PhD Degree Specifics

Info for just the Hydrologic Sciences PhD Degree students

 
 

Committees

The exams and Defense are conducted by interdepartmental committees chaired by a faculty member in the home department and approved by the home department and the Hydrologic Sciences Program.

Preliminary examination (in some departments)

Students pursuing a PhD Degree in Hydrologic Sciences will take a preliminary exam depending upon the regulations of the student's home department.

Comprehensive examination

The format of the PhD comprehensive examination varies somewhat from department to department. In general, the comprehensive exam tests general knowledge of hydrologic sciences as well as specific research skills. The oral exam can include basic questions of hydrologic sciences to test the student's understanding of fundamental concepts. It is recommended that students complete this exam before the end of their fifth semester.

There should be at least two faculty from the Hydrologic Sciences Program on the exam committee, the composition of which should be approved by a co-director of the Hydrologic Sciences program.

Dissertation defense

The dissertation defense is conducted publicly in the usual way by a committee of 5 faculty, as approved by the chair of the student's home department. The chair of the defense committee is normally the student's research advisor. In the event the research advisor is not a member of the faculty of the student's home department, the agreement of that department that the advisor serve as chair will be sought. Because the Hydrologic Sciences faculty is broadly interdisciplinary, the requirement that not all of the committee members for the defense be from one department is usually automatically satisfied. Conduct of the defense will follow the CU-Boulder Graduate School rules.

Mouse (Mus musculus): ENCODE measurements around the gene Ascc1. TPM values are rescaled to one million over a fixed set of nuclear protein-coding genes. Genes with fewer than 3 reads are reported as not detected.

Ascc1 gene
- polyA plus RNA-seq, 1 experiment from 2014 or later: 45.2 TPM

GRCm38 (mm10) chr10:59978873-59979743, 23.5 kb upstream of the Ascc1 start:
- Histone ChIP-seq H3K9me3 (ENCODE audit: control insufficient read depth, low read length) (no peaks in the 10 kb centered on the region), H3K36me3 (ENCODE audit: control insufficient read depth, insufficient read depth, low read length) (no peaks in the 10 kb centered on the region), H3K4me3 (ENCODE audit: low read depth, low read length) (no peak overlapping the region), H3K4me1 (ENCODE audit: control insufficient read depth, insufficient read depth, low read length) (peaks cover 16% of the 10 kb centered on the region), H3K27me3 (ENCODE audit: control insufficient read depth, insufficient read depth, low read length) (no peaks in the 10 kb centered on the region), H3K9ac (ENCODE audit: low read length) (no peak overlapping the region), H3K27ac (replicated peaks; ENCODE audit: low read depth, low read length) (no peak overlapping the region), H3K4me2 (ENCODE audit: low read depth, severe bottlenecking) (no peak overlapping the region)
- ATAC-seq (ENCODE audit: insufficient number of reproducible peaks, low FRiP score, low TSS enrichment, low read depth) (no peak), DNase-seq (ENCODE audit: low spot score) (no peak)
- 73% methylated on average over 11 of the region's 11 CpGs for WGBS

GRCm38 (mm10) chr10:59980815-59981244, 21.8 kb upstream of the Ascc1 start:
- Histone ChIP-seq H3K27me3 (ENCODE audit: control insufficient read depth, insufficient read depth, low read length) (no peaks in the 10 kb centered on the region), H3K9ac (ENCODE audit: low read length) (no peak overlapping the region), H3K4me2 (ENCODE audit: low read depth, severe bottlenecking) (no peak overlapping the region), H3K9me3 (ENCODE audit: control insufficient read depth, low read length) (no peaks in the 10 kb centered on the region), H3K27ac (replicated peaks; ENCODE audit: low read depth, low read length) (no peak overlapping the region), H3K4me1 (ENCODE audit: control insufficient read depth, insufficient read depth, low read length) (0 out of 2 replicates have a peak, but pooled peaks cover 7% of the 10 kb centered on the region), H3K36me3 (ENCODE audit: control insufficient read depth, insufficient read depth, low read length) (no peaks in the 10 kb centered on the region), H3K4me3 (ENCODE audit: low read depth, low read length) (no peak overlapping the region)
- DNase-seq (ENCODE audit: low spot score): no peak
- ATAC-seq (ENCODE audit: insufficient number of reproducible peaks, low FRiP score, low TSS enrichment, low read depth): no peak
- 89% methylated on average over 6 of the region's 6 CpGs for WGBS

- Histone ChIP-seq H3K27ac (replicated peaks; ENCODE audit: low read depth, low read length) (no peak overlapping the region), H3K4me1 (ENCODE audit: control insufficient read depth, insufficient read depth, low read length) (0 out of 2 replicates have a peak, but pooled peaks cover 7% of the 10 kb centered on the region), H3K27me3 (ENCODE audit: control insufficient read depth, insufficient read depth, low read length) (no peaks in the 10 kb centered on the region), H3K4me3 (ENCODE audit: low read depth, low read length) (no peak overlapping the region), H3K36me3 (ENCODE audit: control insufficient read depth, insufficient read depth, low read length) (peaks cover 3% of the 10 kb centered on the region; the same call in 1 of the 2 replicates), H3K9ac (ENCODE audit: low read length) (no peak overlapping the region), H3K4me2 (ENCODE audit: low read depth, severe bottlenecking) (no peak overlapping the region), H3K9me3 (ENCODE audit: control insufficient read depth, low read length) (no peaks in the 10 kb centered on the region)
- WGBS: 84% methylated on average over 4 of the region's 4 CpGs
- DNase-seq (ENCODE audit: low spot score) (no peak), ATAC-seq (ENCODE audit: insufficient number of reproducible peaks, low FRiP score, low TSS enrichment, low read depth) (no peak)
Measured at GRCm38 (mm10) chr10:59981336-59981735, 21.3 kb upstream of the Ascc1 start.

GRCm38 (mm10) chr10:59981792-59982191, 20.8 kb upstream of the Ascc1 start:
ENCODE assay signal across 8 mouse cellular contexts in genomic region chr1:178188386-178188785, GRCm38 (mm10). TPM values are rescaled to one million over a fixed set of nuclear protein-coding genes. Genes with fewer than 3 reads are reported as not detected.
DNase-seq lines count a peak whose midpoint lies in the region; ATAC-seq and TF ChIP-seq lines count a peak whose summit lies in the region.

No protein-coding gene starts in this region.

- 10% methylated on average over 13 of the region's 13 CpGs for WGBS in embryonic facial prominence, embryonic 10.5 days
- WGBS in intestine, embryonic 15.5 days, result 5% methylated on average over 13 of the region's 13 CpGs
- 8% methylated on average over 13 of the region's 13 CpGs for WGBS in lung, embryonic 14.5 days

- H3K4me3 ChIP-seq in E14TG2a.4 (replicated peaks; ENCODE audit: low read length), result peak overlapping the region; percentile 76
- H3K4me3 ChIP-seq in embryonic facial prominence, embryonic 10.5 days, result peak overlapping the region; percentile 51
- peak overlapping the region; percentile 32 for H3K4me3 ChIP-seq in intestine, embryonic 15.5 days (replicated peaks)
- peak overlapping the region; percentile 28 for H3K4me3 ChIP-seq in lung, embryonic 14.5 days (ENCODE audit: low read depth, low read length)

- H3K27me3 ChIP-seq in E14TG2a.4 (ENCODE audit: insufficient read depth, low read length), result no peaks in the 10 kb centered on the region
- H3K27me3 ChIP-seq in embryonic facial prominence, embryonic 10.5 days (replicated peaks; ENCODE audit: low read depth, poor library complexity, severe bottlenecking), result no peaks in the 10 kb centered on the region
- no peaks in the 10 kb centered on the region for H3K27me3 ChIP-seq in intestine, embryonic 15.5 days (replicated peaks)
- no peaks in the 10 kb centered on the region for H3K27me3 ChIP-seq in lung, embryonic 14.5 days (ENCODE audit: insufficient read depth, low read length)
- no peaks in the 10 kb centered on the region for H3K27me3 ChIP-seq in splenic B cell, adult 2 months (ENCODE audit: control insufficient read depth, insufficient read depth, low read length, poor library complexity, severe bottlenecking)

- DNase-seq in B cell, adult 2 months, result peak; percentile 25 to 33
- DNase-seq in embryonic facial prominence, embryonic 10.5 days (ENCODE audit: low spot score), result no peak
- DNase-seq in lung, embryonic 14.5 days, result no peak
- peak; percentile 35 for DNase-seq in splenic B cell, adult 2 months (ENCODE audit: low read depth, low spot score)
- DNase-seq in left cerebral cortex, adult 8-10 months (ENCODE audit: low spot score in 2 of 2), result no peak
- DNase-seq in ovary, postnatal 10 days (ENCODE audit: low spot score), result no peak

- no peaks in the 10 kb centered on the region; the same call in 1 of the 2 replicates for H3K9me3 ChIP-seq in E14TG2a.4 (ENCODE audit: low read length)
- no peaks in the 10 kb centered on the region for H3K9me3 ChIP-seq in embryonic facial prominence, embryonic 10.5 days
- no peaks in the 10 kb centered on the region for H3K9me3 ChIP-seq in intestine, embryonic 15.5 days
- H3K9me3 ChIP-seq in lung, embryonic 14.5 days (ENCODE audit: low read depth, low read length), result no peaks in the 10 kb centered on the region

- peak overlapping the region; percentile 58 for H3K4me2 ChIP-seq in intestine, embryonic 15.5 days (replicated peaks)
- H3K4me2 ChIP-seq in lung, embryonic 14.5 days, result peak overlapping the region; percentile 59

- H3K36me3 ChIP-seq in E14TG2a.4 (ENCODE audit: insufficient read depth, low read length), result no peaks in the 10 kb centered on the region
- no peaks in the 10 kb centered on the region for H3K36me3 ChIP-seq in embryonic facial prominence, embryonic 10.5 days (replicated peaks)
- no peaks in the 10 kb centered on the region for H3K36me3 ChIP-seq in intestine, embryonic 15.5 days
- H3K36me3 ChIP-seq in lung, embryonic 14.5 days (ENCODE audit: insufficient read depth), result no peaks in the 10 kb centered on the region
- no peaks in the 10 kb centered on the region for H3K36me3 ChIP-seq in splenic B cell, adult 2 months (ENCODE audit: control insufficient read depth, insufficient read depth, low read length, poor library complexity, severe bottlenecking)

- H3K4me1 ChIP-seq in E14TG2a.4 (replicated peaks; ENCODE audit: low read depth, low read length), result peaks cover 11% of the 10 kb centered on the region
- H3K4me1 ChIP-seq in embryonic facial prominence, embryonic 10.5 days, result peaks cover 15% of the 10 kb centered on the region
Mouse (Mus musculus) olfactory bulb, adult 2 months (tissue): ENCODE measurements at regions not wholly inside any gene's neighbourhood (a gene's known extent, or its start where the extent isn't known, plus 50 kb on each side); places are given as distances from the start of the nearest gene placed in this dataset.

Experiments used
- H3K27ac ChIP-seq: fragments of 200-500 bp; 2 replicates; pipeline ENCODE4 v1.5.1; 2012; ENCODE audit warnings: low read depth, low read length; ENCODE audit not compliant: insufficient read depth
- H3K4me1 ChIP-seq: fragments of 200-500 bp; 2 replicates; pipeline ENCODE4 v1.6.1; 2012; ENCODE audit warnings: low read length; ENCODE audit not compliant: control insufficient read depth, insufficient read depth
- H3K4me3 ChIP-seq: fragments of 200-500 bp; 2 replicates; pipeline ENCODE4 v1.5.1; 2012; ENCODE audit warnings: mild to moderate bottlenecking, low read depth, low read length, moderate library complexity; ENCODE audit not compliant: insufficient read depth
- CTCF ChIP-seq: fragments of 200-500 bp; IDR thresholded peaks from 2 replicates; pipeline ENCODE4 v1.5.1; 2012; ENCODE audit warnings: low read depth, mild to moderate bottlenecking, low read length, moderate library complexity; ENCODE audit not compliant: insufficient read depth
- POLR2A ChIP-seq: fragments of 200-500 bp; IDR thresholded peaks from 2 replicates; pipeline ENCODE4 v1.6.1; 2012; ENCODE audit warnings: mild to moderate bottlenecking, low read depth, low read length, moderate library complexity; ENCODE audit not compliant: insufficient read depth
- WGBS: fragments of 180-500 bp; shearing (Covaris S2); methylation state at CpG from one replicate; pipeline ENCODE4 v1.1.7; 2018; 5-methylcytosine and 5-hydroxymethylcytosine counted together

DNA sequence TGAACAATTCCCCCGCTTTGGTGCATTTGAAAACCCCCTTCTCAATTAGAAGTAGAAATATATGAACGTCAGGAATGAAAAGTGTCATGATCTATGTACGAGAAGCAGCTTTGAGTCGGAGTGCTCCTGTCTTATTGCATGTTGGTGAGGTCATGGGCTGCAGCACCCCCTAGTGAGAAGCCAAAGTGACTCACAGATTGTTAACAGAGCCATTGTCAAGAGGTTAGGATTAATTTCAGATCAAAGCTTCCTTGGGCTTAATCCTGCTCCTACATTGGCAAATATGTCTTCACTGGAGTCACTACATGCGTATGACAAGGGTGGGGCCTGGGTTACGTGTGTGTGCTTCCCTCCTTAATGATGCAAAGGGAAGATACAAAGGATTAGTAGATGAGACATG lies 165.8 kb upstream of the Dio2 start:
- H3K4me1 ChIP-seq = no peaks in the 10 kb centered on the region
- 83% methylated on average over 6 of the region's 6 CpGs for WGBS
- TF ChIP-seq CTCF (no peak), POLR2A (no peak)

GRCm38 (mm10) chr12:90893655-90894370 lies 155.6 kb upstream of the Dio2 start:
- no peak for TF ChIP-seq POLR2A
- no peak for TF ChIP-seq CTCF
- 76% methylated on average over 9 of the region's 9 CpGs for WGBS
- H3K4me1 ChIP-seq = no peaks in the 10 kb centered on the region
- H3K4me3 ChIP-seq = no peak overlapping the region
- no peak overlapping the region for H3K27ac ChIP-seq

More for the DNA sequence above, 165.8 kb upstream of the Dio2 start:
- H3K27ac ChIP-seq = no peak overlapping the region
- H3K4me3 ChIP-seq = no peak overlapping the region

Image

Graduate student, Natalie Mladenov (CEAE & INSTAAR), collects water samples for pH, conductivity, and dissolved oxygen measurements from a seasonal floodplain in the Okavango Delta, Botswana in July, 2002. Field work was part of a study (NSF IGERT and NSF GSF) that examined hydrologic controls on organic matter cycling in arid-zone wetlands. The seasonal floodplains support large mammals, such as zebra and elephants, and predators, such as lion and leopard, and are home to crocodiles, hippos, and numerous water birds. Photo: Piotr Wolski (Harry Oppenheimer Okavango Research Centre, HOORC), 2002.

 

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